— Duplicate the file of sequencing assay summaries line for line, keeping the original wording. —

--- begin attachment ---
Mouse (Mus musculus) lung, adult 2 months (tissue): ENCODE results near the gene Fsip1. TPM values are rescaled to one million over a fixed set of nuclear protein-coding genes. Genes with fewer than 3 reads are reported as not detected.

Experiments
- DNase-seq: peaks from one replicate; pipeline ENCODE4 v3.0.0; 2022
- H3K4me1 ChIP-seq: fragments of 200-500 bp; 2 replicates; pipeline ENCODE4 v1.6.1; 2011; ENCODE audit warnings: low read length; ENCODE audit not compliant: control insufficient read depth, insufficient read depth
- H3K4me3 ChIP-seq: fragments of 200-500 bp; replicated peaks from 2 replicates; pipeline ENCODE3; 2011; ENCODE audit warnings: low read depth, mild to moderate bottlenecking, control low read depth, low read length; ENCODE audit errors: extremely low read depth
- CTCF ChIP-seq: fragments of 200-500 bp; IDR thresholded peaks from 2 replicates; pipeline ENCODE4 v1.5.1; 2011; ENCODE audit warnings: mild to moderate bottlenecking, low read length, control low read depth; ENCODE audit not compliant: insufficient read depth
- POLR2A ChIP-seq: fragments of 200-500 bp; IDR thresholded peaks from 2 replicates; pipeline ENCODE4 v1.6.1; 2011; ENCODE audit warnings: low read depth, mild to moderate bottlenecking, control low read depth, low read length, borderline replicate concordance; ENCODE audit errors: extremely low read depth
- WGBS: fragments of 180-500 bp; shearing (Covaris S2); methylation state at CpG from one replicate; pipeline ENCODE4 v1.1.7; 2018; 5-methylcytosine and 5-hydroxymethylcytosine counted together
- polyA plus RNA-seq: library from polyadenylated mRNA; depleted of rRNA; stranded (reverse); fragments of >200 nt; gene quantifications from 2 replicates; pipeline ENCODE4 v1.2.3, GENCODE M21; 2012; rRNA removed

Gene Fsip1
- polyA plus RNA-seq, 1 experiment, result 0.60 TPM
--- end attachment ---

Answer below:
Mouse (Mus musculus) lung, adult 2 months (tissue): ENCODE results near the gene Fsip1. TPM values are rescaled to one million over a fixed set of nuclear protein-coding genes. Genes with fewer than 3 reads are reported as not detected.

Experiments
- DNase-seq: peaks from one replicate; pipeline ENCODE4 v3.0.0; 2022
- H3K4me1 ChIP-seq: fragments of 200-500 bp; 2 replicates; pipeline ENCODE4 v1.6.1; 2011; ENCODE audit warnings: low read length; ENCODE audit not compliant: control insufficient read depth, insufficient read depth
- H3K4me3 ChIP-seq: fragments of 200-500 bp; replicated peaks from 2 replicates; pipeline ENCODE3; 2011; ENCODE audit warnings: low read depth, mild to moderate bottlenecking, control low read depth, low read length; ENCODE audit errors: extremely low read depth
- CTCF ChIP-seq: fragments of 200-500 bp; IDR thresholded peaks from 2 replicates; pipeline ENCODE4 v1.5.1; 2011; ENCODE audit warnings: mild to moderate bottlenecking, low read length, control low read depth; ENCODE audit not compliant: insufficient read depth
- POLR2A ChIP-seq: fragments of 200-500 bp; IDR thresholded peaks from 2 replicates; pipeline ENCODE4 v1.6.1; 2011; ENCODE audit warnings: low read depth, mild to moderate bottlenecking, control low read depth, low read length, borderline replicate concordance; ENCODE audit errors: extremely low read depth
- WGBS: fragments of 180-500 bp; shearing (Covaris S2); methylation state at CpG from one replicate; pipeline ENCODE4 v1.1.7; 2018; 5-methylcytosine and 5-hydroxymethylcytosine counted together
- polyA plus RNA-seq: library from polyadenylated mRNA; depleted of rRNA; stranded (reverse); fragments of >200 nt; gene quantifications from 2 replicates; pipeline ENCODE4 v1.2.3, GENCODE M21; 2012; rRNA removed

Gene Fsip1
- polyA plus RNA-seq, 1 experiment, result 0.60 TPM